The Art Museum of WVU currently holds one of the paintings in Kent’s series—titled “To Make Dream Homes Come True.” The work is now on view at the museum as part of its opening exhibition and it will be the subject of the next “Art Up Close!” event on Tuesday, Dec. 8.

Art historian Eric Schruers will present “Rockwell Kent’s Lost Bituminous Coal Series Rediscovered,” beginning at 5:30 p.m. in the Museum Education Center Grand Hall. The presentation will be followed by a question-and-answer session and light refreshments will be served. Those attending will also be able to view the painting in the upper gallery of the museum.

According to Schruers, Kent’s “To Make Dreams Home Come True” is part of one of the artist’s most bizarre and least-known series of works.

“Although the Bituminous Coal Series represented the dynamic interplay of art, industry, politics and society in Postwar America, it was disavowed by Kent and the paintings were relegated to store rooms and basements by the institutions to which the works were later presented,” he said.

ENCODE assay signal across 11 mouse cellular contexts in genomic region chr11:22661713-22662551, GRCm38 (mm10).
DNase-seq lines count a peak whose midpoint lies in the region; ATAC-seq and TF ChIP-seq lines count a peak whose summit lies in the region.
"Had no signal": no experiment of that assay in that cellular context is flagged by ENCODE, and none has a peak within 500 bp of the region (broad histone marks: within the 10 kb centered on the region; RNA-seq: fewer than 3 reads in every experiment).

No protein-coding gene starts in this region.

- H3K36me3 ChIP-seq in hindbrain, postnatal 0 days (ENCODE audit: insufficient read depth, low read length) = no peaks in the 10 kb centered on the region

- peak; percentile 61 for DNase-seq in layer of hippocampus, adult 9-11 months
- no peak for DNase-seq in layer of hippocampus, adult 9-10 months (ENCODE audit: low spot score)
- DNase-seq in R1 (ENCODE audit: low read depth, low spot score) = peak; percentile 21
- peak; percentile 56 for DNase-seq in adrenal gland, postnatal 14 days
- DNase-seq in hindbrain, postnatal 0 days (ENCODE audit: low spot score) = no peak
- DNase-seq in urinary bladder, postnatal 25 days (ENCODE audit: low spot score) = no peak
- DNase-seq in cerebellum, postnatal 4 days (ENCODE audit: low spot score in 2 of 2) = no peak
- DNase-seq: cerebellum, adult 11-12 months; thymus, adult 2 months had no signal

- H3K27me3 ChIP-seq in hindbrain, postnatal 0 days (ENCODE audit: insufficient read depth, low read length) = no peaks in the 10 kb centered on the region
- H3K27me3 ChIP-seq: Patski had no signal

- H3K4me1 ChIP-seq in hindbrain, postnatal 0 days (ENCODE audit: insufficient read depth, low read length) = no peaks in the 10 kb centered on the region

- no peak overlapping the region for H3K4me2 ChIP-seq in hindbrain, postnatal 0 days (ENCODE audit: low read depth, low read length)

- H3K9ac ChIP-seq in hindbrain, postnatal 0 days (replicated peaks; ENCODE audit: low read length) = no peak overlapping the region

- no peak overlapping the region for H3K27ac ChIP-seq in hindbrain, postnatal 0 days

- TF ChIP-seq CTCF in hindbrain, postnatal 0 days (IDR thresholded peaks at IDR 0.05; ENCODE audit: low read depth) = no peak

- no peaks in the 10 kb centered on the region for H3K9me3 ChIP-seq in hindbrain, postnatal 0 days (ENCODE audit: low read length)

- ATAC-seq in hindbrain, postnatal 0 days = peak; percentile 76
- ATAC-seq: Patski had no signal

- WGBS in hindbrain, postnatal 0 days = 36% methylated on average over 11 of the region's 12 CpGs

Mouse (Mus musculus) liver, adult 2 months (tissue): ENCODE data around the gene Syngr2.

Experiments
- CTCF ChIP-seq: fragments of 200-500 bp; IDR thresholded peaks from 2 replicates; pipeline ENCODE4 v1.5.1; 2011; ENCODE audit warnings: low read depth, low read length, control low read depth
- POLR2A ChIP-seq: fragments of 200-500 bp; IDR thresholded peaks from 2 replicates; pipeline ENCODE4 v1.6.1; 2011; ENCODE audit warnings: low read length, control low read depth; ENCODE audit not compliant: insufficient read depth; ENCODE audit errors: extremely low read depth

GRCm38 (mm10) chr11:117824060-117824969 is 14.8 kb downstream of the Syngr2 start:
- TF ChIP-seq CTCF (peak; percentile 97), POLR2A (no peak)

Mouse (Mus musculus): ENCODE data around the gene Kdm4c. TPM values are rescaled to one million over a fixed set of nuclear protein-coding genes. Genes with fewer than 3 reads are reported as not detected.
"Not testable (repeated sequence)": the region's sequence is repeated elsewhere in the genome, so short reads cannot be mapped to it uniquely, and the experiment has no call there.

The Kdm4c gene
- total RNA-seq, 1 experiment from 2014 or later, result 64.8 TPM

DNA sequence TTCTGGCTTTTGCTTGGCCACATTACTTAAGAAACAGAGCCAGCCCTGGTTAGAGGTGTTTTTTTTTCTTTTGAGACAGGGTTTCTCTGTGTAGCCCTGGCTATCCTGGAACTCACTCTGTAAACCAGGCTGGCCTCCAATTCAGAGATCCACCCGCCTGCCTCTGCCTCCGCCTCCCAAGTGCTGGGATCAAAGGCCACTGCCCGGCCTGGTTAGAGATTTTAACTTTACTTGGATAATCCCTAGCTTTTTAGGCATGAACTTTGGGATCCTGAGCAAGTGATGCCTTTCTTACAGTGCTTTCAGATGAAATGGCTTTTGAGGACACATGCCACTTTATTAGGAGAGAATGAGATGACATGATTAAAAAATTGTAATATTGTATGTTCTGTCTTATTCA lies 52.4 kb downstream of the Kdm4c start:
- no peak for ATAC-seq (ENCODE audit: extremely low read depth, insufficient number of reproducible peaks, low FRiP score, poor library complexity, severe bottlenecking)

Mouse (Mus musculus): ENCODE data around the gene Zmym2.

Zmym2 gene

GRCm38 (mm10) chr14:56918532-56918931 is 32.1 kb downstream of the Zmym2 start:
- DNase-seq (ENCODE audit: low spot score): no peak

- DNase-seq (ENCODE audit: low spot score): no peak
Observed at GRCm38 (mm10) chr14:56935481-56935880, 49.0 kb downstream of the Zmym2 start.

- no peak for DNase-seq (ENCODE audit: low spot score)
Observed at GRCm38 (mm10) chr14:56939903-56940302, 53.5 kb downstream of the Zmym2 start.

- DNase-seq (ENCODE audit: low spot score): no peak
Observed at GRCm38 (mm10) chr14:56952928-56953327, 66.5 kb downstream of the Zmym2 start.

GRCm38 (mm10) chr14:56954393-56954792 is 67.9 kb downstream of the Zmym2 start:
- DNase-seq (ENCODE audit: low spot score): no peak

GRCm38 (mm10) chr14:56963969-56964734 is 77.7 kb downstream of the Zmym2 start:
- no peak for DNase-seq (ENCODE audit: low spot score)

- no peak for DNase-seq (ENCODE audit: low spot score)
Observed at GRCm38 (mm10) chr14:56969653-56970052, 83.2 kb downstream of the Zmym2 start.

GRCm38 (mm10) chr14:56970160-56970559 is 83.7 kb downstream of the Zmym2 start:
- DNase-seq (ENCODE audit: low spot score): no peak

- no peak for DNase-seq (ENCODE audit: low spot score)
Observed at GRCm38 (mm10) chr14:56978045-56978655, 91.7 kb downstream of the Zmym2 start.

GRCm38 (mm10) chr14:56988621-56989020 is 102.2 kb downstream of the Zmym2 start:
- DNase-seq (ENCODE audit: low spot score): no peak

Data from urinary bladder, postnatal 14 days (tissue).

“Long forgotten and still partially lost, the series has now been brought back into the light. The paintings are unique in conception, unusual in subject matter, and deserving of attention.”

As a young artist, Rockwell Kent (1882-1971) studied with William Merritt Chase. In addition to his paintings, he was well known as an author and illustrator, and as an advocate for progressive politics. He began his career as an illustrator in 1915 with the acceptance and publication of his drawings in magazines such as Vanity Fair and Puck. At the time, he had not yet found success as a painter. To make ends meet he turned to advertising and soon found work drawing automobile ads for Rolls Royce. By the end of the 1920s, his illustrations were used to sell everything from perfume and jewelry to Steinway pianos.

By the 1940s, Kent was a prominent American realist painter and the Bituminous Coal Industry was one of several organizations that turned to the fine arts for promotional purposes after the war.